The woman looked severely at me, her brows drawn. ‘Think of the poor person who has to scrape you off the railway line, or fish you out of the Thames.’

‘No, no,’ I said. ‘I’ve thought of that. I’ve everything I need in our flat in London. It won’t be messy. I’ve planned a way to make sure I’m found by someone who won’t care. He’s ex-SAS.’

‘Even ex-SAS soldiers have feelings, I expect.’

‘Not this one. And especially not about this, because he doesn’t like me very much.’

She completed several more rows of knitting before she tackled me again. ‘You’re not quite sure, though, are you? When you spoke before of your family, of your wife . . . there’s ambivalence. I can hear it.’

She was right. My family. Eilish. I felt something blocking my throat.

‘My husband once made a mistake,’ said the woman, laying down her knitting. ‘He worked for a charity. He cooked the books; embezzled money to pay our children’s school fees, though he never told me we were struggling. They could have gone to the local school, for heaven’s sake, it wouldn’t have been the end of the world! He meant to pay everything back, his ship would soon come in, but it never did. He thought of the disgrace he was bringing on all of us, of prison; he imagined what the newspapers would print. Those thoughts possessed him. So he drove his car to an isolated spot and piped the exhaust through the window.’ She reached into her bag, took out a flowered handkerchief and pressed it to her nose.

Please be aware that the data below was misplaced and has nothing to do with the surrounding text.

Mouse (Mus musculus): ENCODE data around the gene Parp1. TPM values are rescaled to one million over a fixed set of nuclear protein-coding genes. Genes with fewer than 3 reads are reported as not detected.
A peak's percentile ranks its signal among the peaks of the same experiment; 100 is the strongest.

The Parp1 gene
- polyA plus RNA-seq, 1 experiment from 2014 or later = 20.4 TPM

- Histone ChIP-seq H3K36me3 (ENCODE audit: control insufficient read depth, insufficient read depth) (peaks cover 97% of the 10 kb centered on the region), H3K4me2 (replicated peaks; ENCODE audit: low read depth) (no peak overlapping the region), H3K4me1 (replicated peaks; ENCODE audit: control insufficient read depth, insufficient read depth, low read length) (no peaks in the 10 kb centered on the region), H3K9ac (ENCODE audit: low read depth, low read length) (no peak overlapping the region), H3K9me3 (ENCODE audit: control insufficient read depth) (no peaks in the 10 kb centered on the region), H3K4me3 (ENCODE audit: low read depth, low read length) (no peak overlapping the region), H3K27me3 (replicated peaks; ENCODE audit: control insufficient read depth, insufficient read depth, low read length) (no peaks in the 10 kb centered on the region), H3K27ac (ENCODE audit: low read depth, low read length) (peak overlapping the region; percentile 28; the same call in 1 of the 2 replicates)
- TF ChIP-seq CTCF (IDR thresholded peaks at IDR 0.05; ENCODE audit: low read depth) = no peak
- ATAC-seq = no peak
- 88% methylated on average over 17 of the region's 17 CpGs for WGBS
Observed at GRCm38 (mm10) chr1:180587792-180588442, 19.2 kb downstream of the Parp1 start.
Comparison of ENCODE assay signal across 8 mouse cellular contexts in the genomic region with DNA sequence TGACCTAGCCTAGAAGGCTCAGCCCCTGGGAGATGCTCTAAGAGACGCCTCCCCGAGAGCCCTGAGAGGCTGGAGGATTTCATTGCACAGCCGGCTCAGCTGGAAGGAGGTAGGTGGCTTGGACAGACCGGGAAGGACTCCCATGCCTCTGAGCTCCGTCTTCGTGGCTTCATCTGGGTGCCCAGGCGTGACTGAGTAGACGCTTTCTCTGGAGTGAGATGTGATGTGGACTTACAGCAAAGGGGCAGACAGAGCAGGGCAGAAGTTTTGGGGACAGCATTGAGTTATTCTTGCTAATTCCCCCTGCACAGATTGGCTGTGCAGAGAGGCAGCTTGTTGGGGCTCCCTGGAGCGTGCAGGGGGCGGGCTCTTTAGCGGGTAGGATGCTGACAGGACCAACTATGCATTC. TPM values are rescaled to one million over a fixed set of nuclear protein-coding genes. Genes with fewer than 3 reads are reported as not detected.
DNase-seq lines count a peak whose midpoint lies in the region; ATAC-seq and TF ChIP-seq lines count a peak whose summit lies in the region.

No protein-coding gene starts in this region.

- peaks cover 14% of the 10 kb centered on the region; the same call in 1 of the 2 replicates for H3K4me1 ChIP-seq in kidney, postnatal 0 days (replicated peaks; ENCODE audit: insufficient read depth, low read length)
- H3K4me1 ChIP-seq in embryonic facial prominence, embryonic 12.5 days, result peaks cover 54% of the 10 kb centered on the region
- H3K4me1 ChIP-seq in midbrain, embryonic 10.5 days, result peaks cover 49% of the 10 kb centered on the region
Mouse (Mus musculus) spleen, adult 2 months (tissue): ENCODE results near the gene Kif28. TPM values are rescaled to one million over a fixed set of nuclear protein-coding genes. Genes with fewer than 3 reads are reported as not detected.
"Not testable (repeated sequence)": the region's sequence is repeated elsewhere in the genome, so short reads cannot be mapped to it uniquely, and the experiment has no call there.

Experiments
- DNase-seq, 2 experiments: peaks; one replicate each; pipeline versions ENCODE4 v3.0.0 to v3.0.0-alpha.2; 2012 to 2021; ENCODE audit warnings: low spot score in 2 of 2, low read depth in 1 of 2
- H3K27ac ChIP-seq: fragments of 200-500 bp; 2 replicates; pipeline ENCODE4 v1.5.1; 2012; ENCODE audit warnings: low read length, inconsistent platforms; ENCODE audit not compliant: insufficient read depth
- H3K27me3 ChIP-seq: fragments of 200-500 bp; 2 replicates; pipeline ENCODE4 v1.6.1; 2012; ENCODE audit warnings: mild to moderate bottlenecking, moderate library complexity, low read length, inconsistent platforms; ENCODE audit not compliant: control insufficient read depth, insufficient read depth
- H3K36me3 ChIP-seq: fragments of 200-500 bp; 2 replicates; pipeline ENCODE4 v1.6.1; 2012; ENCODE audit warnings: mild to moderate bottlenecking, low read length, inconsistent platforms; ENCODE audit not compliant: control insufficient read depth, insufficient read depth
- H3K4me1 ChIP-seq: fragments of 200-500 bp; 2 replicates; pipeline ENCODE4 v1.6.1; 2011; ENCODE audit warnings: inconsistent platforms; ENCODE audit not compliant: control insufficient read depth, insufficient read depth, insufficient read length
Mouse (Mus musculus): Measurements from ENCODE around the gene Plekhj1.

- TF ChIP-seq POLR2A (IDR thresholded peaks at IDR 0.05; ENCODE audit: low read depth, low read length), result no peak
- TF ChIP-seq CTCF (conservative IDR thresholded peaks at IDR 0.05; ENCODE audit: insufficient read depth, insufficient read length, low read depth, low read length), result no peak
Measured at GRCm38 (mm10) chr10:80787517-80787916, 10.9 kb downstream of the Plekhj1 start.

‘I’m so sorry,’ I said.

‘So was I. So were our children. So were his poor mother and father. He was thirty-eight years old. Do you think we were grateful? Do you think we cared two hoots about the money when we buried him? Would I have cared now, aged nearly ninety?’


‘We didn’t. We
.’ I could hear her anger, still raw after all these years. ‘I dare say it would have been grim—possibly I would have divorced him, though I doubt it—but he would have been alive to give his daughter away on her wedding day. Don’t you want to accompany your daughter up the aisle on her wedding day?’

I smiled, despite everything, at the unlikely image of Kate in a white veil. ‘She’s not that kind of girl.’

‘Mine was, but her father wasn’t alive to see her married. He couldn’t see any way out. That’s what he said in his letter.
No way out
No choice.
’ She shook her forefinger, admonishing the long-dead husband. ‘If he’d asked me, I would have told him! There are always other choices.’

‘Not for me.’

‘Yes, for you!’ Her voice was almost a shout. ‘It’s been fifty years since Jonathan left me. My children, my grandchildren . . . all of us haunted by that one terrible act. His parents never recovered. They died in grief. When I see him at the pearly gates, I’m going to give him a damned good kick up the backside.’

‘I’m sorry. I really am.’

Her eyelids came down for a second, heavily, as though I’d bored her. ‘Have you murdered somebody?’


‘Have you raped or maimed or tortured anyone?’


‘Well, then. Whatever your “crime”, your wife has the right to know about it.’

The unshed tears of decades began to scald my eyes. Eilish was my closest friend. She knew me better than anyone in the world. I longed to confide in her.

‘She’d think me a monster,’ I said.

you a monster?’